Chain of custody controls include restriction
and documentation who is in control and possession of components parts
over time. Transparency implies that those who are responsible for
verifying chain of custody have the ability to examine elements of
process and history so as to be able to adequately verify chain of
custody and other controls.
Implement physical controls over the lifecycle of all
In some cases, physical controls over components
are required throughout the processes undertaken. For example, in the
manufacture of sensitive military systems, fireworks, explosives,
space vehicles, integrated circuits, and so forth. There are different
reasons for these controls, ranging from "security" issues to purity
requirements for reliability of precise manufacturing processes.
Implement personnel controls over the lifecycle of all
individuals involved in the production.
Personnel controls are
usually associated with sensitivity of mechanisms, intellectual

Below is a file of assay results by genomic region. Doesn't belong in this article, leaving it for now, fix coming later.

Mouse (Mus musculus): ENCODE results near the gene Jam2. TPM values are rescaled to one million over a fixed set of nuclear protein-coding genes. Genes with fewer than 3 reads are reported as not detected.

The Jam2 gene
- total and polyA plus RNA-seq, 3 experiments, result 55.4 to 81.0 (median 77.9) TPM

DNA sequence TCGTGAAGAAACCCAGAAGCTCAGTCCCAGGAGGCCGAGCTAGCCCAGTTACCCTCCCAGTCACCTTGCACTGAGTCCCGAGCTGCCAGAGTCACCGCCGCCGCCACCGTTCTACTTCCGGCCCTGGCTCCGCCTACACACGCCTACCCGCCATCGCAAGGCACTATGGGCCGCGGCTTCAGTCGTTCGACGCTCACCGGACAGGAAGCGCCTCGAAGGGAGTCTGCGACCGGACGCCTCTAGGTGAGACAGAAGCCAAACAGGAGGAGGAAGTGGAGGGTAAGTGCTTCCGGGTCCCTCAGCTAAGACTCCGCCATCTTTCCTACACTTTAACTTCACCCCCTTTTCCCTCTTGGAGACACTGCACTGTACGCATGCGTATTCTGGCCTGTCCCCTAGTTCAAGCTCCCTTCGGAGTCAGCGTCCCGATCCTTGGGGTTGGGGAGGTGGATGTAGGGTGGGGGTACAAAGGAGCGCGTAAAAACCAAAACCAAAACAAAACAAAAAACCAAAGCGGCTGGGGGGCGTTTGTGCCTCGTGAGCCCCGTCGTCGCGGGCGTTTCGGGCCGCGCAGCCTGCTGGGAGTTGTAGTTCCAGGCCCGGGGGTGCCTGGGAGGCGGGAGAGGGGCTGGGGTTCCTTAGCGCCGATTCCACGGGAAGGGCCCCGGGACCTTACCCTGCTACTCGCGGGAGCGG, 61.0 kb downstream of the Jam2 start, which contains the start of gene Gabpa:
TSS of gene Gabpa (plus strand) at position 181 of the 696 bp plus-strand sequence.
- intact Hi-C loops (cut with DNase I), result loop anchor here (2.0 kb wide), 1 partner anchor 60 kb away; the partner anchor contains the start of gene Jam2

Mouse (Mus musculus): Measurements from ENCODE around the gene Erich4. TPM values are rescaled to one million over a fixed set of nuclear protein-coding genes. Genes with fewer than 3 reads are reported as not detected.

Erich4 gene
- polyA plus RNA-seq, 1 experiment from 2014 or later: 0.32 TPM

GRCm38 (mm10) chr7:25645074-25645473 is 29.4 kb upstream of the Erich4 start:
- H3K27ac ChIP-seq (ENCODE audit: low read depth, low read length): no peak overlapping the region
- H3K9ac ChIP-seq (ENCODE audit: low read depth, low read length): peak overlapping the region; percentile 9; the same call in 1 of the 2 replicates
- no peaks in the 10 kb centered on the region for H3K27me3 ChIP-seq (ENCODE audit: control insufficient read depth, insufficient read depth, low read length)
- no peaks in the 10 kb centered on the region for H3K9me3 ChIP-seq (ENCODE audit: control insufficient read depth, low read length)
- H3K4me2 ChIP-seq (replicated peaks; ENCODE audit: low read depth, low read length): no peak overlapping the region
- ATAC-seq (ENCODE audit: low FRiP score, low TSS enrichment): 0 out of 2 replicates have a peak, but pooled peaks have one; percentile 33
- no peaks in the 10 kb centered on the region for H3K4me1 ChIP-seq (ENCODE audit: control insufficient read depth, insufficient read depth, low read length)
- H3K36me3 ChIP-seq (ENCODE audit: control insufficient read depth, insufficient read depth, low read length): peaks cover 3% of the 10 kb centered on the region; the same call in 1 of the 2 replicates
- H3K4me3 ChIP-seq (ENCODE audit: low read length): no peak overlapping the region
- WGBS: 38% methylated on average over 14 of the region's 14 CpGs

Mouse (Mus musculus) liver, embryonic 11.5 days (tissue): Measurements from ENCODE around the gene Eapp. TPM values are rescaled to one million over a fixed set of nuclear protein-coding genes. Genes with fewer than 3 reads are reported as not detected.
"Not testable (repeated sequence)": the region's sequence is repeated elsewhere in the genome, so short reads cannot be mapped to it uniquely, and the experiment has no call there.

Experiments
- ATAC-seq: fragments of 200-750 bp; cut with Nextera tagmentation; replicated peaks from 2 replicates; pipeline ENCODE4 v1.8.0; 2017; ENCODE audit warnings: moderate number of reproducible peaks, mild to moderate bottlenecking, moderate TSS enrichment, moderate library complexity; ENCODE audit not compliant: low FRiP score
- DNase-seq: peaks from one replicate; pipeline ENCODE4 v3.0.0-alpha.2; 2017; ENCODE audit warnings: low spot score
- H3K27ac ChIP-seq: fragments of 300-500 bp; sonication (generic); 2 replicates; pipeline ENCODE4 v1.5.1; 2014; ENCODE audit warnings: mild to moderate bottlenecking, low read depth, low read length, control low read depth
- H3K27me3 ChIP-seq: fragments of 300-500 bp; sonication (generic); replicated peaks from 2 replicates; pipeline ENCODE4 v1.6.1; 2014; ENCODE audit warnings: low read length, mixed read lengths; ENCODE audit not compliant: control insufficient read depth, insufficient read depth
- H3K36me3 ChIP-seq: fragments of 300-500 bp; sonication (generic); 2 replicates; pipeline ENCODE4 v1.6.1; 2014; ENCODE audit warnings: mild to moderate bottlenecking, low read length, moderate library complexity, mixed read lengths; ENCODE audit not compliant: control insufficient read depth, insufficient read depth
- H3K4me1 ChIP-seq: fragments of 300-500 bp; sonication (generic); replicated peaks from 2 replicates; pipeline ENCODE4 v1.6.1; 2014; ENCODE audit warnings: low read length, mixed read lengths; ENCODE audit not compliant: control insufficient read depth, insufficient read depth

property rights, or thefts. For example, cleared personnel may be
required for classified processes, in industries like cosmetics and
pharmaceuticals, the formulas and processing methods are very tightly
controlled to protect against intellectual property theft, and in the
integrated circuit business, the circuits are worth more per ounce
than gold, and controls are used to limit "shrinkage" from employees
walking out with devices.
Use a fully captive end-to-end process entirely within "owned"
facilities, people, materials, equipment, etc.Copyright(c) Fred Cohen, 1988-2015 - All Rights Reserved
This is a
method used when extremely high surety is desired and the threat level
or consequences of mistakes is extreme. For example, it may be used in
the production of weapons of mass destruction, intelligence
mechanisms, space systems, and similar arenas. Today this is extremely
rare because of the enormous amount of expertise involved in complex
environments and the economies of scale associated with
production. In most cases, pockets of expertise are in different
places and work for different organizations.